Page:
120 World History II
2 semesters, 1 credit
Required for sophomores not taking 121 AP® World History.
Prerequisite: 118 Civics/Human Geography
World History II is an evaluation of the major political movements in Europe between the 1500’s and the present. It is a study of the influences on development of the modern world. This political reshaping of Europe established the condition that eventually led to World War I, World War II, and, consequently our present world. The course aids the student in understanding the underpinnings of the unrest in the world today. Students discuss current events and study political and physical geography.
By the completion of this course, students will be able to…
- Identify and apply the major elements of geographical study and analyze their relationship to changes in society and environment.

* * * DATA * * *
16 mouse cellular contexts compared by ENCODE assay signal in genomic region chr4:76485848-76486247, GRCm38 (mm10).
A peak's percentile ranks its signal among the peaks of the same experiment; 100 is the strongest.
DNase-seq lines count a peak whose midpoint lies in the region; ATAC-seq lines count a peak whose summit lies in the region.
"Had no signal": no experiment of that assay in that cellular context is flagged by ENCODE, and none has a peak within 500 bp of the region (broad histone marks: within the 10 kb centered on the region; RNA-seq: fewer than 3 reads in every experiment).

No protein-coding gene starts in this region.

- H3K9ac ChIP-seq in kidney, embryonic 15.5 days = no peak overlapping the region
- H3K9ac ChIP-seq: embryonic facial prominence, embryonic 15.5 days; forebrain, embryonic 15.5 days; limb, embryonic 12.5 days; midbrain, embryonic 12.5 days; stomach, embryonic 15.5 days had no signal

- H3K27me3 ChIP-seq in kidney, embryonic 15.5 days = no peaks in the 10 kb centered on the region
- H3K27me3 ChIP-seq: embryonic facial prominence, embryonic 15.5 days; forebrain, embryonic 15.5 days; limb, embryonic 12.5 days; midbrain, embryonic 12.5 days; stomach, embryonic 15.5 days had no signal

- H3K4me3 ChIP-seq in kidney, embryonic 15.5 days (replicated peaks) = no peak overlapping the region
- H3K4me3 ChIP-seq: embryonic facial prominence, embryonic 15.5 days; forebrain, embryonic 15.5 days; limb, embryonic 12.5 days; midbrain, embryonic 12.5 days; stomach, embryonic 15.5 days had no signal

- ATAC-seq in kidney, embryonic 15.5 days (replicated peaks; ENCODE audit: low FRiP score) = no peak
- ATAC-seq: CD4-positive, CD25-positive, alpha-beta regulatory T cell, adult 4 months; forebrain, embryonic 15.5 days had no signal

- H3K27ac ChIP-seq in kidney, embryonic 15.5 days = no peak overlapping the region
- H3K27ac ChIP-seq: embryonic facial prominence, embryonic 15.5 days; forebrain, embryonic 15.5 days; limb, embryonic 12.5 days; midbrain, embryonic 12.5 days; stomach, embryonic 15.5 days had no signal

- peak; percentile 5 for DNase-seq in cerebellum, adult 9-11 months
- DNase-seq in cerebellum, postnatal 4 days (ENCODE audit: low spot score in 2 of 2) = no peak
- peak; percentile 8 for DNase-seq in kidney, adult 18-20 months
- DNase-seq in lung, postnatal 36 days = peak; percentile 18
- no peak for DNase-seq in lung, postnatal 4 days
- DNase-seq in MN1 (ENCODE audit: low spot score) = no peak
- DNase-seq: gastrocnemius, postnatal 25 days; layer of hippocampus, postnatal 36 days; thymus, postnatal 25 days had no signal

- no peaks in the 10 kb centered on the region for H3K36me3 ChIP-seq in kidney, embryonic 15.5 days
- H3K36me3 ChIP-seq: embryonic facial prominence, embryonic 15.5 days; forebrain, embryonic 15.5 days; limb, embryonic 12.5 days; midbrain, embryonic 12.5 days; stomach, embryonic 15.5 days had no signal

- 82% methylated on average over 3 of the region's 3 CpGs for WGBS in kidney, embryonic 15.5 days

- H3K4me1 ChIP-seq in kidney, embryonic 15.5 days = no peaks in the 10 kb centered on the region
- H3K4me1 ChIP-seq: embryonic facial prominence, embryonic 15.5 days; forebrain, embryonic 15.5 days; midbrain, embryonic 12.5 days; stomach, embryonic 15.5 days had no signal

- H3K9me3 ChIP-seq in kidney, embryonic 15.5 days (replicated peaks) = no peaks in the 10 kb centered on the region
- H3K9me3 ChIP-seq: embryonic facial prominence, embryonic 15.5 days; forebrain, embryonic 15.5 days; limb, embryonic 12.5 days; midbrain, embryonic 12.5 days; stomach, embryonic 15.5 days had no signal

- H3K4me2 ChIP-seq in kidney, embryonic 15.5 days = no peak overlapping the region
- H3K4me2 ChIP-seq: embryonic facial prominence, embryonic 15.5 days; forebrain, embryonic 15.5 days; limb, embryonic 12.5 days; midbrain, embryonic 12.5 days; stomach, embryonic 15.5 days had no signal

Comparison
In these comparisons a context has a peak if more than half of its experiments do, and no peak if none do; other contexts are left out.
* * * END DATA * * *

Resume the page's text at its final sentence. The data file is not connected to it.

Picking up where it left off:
- Explore the continuity and change of the history in the United States and the world.
- Define, interpret, and apply the principles which develop and shape the constitutional democracy throughout the world history.
- Recognize the principles and processes of governance systems in world history.
- Compare and contrast economic concepts and principles throughout world history.
- Analyze the relationships of individuals and groups to institutions and cultural traditions that have shaped world history.
- Apply the tools of inquiry and interpretation for the social sciences.
- Apply history to perspectives on present world news.
- Compare and contrast the revolutions of the 1700s.
- Analyze the changing nature of warfare in the 20th century.
By the completion of this course, students will know…
- The effect of absolutism on revolution
- Industrialism and the Race for Empire
- The mechanics of the world when it is at war
- The effects of Global Security issues
- How scientific and technological changes led to the Industrial Revolution
- The effects of the emergence of new countries after the fall of the Soviet Union
- The threats of terrorism for people worldwide
This curriculum last updated on January 8, 2019, by the Social Studies Department.